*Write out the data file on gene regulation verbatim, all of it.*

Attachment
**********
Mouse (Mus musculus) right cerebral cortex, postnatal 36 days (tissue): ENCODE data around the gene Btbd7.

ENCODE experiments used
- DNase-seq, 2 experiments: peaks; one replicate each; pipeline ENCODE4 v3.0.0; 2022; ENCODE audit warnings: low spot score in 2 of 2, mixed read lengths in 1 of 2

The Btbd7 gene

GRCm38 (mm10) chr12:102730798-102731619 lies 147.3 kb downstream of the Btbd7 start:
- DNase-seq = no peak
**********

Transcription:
Mouse (Mus musculus) right cerebral cortex, postnatal 36 days (tissue): ENCODE data around the gene Btbd7.

ENCODE experiments used
- DNase-seq, 2 experiments: peaks; one replicate each; pipeline ENCODE4 v3.0.0; 2022; ENCODE audit warnings: low spot score in 2 of 2, mixed read lengths in 1 of 2

The Btbd7 gene

GRCm38 (mm10) chr12:102730798-102731619 lies 147.3 kb downstream of the Btbd7 start:
- DNase-seq = no peak